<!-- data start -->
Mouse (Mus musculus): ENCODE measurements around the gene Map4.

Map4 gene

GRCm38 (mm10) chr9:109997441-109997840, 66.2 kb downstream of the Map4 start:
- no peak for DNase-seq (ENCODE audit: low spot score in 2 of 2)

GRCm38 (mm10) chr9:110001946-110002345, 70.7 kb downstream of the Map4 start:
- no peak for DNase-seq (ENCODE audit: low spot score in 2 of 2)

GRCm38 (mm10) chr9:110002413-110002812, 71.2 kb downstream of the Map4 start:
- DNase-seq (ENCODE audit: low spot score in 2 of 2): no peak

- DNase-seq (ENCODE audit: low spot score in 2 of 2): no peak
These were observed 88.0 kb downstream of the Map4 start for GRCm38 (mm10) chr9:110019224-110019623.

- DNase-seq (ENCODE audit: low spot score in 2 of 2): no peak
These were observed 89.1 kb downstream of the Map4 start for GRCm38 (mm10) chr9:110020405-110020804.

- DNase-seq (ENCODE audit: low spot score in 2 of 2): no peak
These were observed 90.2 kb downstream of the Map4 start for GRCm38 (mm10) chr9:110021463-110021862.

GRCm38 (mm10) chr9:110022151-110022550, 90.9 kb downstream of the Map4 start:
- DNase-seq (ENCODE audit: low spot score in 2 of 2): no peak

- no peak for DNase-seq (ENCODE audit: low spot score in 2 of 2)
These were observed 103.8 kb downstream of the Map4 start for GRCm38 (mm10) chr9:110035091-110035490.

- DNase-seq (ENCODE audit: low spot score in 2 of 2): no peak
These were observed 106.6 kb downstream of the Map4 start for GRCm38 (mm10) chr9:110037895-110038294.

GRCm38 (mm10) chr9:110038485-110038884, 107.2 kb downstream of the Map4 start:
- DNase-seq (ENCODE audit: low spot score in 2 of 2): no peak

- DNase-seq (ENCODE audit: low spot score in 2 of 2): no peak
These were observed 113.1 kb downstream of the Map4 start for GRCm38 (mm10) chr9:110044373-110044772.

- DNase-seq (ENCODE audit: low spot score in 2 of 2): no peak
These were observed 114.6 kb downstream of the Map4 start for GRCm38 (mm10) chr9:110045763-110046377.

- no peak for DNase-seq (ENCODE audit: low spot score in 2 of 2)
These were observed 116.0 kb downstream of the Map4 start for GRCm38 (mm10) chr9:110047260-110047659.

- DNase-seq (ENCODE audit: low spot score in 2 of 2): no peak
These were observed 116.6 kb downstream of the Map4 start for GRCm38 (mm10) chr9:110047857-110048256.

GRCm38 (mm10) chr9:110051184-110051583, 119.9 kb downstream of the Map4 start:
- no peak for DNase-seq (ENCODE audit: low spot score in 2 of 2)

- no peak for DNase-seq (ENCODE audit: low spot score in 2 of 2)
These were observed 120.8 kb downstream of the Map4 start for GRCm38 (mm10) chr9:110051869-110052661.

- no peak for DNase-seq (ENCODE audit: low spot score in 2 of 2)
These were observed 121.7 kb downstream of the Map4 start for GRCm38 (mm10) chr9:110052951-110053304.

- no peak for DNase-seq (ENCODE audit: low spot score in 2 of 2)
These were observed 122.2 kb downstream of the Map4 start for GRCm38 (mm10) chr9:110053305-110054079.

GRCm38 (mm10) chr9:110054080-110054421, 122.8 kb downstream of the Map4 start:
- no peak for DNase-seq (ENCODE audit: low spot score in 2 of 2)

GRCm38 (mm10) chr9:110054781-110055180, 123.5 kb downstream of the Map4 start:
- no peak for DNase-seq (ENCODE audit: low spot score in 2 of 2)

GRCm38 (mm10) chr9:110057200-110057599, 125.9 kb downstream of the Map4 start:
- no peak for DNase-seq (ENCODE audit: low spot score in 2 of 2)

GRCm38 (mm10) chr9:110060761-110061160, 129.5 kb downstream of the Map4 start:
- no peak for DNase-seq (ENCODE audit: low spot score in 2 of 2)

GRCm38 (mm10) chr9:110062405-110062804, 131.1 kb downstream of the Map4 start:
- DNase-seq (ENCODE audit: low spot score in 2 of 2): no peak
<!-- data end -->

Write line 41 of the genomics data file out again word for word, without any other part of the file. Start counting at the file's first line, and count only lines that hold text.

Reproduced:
GRCm38 (mm10) chr9:110054781-110055180, 123.5 kb downstream of the Map4 start: